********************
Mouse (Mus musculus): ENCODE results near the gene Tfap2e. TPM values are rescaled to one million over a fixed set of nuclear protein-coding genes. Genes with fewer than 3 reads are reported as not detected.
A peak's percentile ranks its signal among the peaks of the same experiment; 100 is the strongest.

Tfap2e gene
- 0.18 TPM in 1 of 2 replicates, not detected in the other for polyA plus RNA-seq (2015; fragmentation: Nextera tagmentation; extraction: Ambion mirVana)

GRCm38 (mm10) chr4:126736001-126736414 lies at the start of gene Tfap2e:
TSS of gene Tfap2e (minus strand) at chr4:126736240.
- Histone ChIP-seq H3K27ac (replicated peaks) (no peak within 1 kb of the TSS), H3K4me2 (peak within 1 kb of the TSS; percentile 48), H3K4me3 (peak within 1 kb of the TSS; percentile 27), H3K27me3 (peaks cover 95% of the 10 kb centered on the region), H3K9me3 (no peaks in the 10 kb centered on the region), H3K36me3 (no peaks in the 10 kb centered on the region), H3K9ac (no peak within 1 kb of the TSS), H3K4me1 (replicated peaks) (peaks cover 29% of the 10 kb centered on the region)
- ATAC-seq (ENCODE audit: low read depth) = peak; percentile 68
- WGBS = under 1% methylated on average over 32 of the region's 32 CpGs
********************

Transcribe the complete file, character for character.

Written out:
Mouse (Mus musculus): ENCODE results near the gene Tfap2e. TPM values are rescaled to one million over a fixed set of nuclear protein-coding genes. Genes with fewer than 3 reads are reported as not detected.
A peak's percentile ranks its signal among the peaks of the same experiment; 100 is the strongest.

Tfap2e gene
- 0.18 TPM in 1 of 2 replicates, not detected in the other for polyA plus RNA-seq (2015; fragmentation: Nextera tagmentation; extraction: Ambion mirVana)

GRCm38 (mm10) chr4:126736001-126736414 lies at the start of gene Tfap2e:
TSS of gene Tfap2e (minus strand) at chr4:126736240.
- Histone ChIP-seq H3K27ac (replicated peaks) (no peak within 1 kb of the TSS), H3K4me2 (peak within 1 kb of the TSS; percentile 48), H3K4me3 (peak within 1 kb of the TSS; percentile 27), H3K27me3 (peaks cover 95% of the 10 kb centered on the region), H3K9me3 (no peaks in the 10 kb centered on the region), H3K36me3 (no peaks in the 10 kb centered on the region), H3K9ac (no peak within 1 kb of the TSS), H3K4me1 (replicated peaks) (peaks cover 29% of the 10 kb centered on the region)
- ATAC-seq (ENCODE audit: low read depth) = peak; percentile 68
- WGBS = under 1% methylated on average over 32 of the region's 32 CpGs